EVERFI’s Prescription Drug Safety: Know the truth offers students the tools to make healthy and informed decisions when it comes to prescription medications and addiction. In the second lesson “Science of Addiction,” students explore the nature of addiction and how it impacts both the brain and body. Students are also equipped with information to help them avoid addiction or find support. One way to integrate this lesson into your vaping program could be to connect addiction to vaping and how easily people can become addicted to the high nicotine concentrations found in e-cigarettes. You can explore concepts, such as nicotine withdrawal and tolerance, and how these conditions, which result from addiction, can negatively impact someone’s life.

New this year, there’s an additional lesson called “Addiction, Treatment, and Recovery,” which you could leverage to illustrate that recovery from addiction – including nicotine addiction – takes time and support, but it is possible.

Leading Anti-Vaping Initiatives

A school’s character and ethos are often a reflection of its leadership. With the rise of vaping among high school students, it’s crucial for school principals and administrative teams to step forward and address this growing concern head-on. The war against vaping begins at the helm.

Understanding the magnitude of the situation is paramount. Principals should be informed about the latest statistics, trends, and health impacts of vaping. Schools might consider conducting their own surveys to gauge the prevalence of vaping within their student body. Such data can be an eye-opener and can also offer insights into the efficacy of interventions over time.

The next step would be clear communication. Holding assemblies or school-wide meetings to openly discuss the dangers of vaping can set a clear stance on the school’s position against it. In these meetings, it’s vital to provide students with real information, debunking myths that e-cigarettes are ‘safe’ or ‘harmless.’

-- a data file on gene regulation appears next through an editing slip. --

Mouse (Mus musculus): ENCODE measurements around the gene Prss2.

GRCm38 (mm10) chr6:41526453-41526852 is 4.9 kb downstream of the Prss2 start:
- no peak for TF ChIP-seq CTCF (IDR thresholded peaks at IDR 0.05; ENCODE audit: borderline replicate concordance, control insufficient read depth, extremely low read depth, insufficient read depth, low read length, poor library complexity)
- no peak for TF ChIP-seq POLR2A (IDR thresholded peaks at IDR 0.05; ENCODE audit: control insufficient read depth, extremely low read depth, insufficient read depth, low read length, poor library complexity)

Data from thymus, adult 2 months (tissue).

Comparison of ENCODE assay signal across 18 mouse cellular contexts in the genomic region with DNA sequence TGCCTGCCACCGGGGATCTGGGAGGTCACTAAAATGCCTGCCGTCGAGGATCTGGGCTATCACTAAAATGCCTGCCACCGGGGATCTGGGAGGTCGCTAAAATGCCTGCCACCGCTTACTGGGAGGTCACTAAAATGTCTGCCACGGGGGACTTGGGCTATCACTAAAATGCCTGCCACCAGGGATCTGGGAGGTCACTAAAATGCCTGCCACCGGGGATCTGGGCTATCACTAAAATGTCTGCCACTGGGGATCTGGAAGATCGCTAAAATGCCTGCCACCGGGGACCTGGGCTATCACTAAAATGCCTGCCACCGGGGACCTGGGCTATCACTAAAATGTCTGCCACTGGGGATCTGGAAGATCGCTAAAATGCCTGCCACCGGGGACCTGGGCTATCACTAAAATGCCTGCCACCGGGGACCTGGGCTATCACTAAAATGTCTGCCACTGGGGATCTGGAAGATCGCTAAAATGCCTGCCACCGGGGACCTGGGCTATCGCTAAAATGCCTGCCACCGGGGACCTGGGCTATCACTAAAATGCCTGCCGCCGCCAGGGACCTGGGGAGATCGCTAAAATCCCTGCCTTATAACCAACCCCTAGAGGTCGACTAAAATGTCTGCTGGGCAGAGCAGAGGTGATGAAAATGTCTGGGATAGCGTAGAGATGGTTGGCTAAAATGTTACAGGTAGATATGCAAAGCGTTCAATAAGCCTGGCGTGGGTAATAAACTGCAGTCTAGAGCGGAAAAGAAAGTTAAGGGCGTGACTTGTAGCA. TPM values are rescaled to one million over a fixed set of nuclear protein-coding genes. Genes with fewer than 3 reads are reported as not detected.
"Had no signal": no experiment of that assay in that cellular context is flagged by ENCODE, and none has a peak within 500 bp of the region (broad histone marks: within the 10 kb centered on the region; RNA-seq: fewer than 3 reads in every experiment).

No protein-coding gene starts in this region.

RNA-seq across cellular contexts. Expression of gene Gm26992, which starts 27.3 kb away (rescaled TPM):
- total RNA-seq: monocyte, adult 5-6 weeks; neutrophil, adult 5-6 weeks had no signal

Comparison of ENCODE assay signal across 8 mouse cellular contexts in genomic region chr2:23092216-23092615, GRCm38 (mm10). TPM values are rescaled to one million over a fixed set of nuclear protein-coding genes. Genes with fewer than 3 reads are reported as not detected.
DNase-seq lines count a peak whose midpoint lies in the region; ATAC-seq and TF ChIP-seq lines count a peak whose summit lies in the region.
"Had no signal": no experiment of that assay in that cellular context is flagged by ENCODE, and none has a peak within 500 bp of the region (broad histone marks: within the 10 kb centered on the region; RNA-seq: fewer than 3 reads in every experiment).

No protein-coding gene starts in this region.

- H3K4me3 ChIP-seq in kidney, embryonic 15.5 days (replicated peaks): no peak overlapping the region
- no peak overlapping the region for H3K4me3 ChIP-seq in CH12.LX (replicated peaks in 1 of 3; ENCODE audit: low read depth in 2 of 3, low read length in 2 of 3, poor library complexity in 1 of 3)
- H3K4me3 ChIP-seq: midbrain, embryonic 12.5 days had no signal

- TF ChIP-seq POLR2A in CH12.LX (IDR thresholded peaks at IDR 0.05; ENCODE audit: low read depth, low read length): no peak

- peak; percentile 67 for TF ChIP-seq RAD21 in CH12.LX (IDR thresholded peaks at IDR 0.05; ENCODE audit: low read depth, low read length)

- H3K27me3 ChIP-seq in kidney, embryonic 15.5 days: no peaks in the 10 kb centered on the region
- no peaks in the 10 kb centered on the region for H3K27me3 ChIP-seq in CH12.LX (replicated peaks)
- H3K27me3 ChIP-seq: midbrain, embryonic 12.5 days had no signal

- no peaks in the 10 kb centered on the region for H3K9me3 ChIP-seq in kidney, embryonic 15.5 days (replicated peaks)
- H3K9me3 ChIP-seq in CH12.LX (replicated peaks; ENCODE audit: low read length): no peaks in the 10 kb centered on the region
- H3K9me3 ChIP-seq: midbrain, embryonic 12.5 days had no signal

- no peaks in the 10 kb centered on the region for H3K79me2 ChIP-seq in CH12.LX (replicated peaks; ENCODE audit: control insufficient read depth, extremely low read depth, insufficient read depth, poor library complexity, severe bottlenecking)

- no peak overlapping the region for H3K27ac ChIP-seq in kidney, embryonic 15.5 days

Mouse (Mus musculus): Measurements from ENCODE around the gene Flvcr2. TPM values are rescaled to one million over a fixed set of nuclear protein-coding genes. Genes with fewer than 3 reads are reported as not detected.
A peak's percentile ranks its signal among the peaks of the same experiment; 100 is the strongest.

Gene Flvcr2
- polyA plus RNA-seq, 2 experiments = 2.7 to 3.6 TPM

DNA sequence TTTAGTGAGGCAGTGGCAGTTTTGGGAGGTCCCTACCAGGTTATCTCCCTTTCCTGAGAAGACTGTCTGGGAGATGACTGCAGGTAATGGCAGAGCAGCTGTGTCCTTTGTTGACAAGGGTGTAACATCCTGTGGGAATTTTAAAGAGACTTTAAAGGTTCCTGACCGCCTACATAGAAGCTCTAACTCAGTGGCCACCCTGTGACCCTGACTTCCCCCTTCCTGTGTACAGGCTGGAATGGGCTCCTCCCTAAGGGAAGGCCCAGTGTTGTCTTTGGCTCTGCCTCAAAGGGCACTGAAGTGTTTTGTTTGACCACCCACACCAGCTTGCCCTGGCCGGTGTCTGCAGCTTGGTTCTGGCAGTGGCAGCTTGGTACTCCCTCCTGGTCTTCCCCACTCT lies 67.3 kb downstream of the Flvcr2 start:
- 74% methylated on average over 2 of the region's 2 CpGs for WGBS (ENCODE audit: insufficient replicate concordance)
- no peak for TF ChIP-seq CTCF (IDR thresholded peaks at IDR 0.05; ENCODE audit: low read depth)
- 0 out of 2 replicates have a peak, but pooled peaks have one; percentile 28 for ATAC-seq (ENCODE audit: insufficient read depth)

One of the most influential steps a principal can take is to actively incorporate vaping prevention programs into the curriculum. EVERFI’s vaping prevention courses can serve as a comprehensive tool in this regard, offering interactive sessions that can be seamlessly integrated into school schedules. By endorsing and implementing such programs, principals not only educate but also demonstrate a commitment to the well-being of their students.

Blending Vaping Education with Existing School Programs

Integrating anti-vaping education into existing school programs is an efficient way to ensure that the message reaches every student without overburdening the school schedule. Here’s how schools can make it happen:

  • Health Classes: These are a natural fit. Lessons on the effects of nicotine on the body, the addictive nature of vaping, and the long-term health implications can be woven into the broader health education curriculum.
  • Physical Education: Given that vaping can impact lung function and overall physical wellness, PE classes can incorporate sessions highlighting how vaping can hinder athletic performance. Simple demonstrations or activities showing the difference in lung capacity or endurance between vapers and non-vapers can be impactful.
  • Life Skills & Counseling: Schools often have sessions or classes centered around life skills, decision-making, or counseling. This is an opportune space to discuss the peer pressures associated with vaping and arm students with refusal skills. Role-playing exercises can be particularly effective here.